Simple Strawberry Jam
1 pound strawberries, mashed 1 cup sugar
2 Tablespoons lemon juice
In a nonreactive pan combine all the ingredients. Over medium high heat stir to combine until the sugar in dissolved. Bring to a boil and stir constantly. Boil until fruit and sugar reaches 220 on a candy thermometer or until a drop of jam mounds on a chilled dish. Once jam is cooked skim off foam and ladle into 2 half pint jars, wipe jar rims and add 2 piece lids and rings. Cool completely then store in the fridge.
What resources or materials do you recommend to others interested in learning the process of jam-making? (If you offer classes or workshops, feel free to share info.)
There are so many resources for making jam. Ball Canning has a great website. I highly recommend the following cookbooks if you are looking into learning more: “The Complete Book of Small Batch Preserving” by Ellie Top & Margaret Howard and “Foolproof Preserving” by America’s Test Kitchen.
I love teaching jam making classes and I do offer my classes online and in person, you can find more info on my website. Things are just starting to reopen in California so I am looking forward to having more classes available as life continues to return back to normal. I also love answering any jam-making questions, so feel free to email me at firstname.lastname@example.org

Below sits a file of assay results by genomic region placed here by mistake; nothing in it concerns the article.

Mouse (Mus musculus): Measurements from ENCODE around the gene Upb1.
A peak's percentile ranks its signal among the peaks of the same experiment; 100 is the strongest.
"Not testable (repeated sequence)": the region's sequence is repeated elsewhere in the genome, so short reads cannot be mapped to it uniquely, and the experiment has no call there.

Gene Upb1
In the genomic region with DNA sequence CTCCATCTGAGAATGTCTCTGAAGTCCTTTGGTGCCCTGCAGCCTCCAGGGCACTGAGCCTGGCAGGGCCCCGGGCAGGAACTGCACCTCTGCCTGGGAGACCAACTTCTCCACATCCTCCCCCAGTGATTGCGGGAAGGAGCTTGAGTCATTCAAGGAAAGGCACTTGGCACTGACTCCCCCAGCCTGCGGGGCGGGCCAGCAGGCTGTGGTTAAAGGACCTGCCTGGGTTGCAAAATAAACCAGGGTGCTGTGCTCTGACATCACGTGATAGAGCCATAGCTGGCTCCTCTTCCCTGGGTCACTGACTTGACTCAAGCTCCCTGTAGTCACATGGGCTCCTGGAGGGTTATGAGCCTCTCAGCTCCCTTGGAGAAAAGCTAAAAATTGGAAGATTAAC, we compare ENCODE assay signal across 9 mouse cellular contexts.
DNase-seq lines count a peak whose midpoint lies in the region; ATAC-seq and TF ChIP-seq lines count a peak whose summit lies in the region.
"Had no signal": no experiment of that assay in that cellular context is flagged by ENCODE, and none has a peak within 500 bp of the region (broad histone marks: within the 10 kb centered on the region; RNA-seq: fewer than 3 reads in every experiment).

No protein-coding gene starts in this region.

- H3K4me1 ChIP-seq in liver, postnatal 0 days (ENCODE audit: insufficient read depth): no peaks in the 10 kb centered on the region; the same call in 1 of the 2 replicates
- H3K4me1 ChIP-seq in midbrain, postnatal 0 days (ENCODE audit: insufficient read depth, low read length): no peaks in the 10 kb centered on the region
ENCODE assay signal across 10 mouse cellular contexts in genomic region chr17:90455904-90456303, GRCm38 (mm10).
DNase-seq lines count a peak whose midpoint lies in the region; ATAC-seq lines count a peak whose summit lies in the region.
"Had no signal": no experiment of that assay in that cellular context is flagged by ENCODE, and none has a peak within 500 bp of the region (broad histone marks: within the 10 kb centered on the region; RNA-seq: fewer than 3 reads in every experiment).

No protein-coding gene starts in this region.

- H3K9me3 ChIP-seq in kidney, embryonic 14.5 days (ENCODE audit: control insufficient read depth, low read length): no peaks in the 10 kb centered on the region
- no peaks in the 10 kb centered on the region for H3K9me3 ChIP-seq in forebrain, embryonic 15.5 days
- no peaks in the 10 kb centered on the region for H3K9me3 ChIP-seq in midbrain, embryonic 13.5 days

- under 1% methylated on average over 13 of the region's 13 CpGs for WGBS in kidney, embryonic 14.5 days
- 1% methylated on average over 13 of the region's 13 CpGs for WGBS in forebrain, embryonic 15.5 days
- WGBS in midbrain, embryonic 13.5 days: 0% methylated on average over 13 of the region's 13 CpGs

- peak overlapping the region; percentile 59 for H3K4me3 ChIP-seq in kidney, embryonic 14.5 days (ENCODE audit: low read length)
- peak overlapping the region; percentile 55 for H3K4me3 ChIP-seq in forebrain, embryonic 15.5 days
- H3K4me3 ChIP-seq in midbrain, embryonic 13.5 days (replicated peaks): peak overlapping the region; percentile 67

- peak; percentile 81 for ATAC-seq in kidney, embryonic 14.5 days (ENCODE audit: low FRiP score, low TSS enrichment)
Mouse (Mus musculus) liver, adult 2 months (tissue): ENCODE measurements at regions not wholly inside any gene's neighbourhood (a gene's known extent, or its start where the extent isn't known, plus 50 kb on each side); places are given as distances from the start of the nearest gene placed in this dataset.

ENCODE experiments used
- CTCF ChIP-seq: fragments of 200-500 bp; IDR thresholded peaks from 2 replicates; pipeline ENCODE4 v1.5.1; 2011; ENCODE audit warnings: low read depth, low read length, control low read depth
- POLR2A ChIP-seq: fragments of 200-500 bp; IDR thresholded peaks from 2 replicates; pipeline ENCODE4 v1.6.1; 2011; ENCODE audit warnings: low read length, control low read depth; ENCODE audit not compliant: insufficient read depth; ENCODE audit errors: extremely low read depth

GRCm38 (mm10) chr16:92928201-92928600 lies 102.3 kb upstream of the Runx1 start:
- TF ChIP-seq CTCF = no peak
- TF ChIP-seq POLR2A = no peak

My Homesteading Story
What is the name of your Farm, Ranch or Homestead?
My business name is Christiana’s Preserves.
Where are you located?
We are located on the beautiful Central Coast of California, where the beaches meet farmland and vineyards. It’s truly one of the most idealist places to live!
How and/or when did life as a farmer, rancher or homesteader begin for you?
My parents were urban homesteaders. We were raised in a city but lived with the simplicity of a garden, chickens, home made clothes, grinding wheat for flour, and canning. The simplicity yet hard work of a homesteading life really resonated with me. I’ve always loved gardening, being in the dirt, raising chickens, tending to our fruit trees, baking bread; none of it ever feels like work. It’s definitely labor intensive but it brings me a lot of joy!
Who or what influenced you to become a homesteader?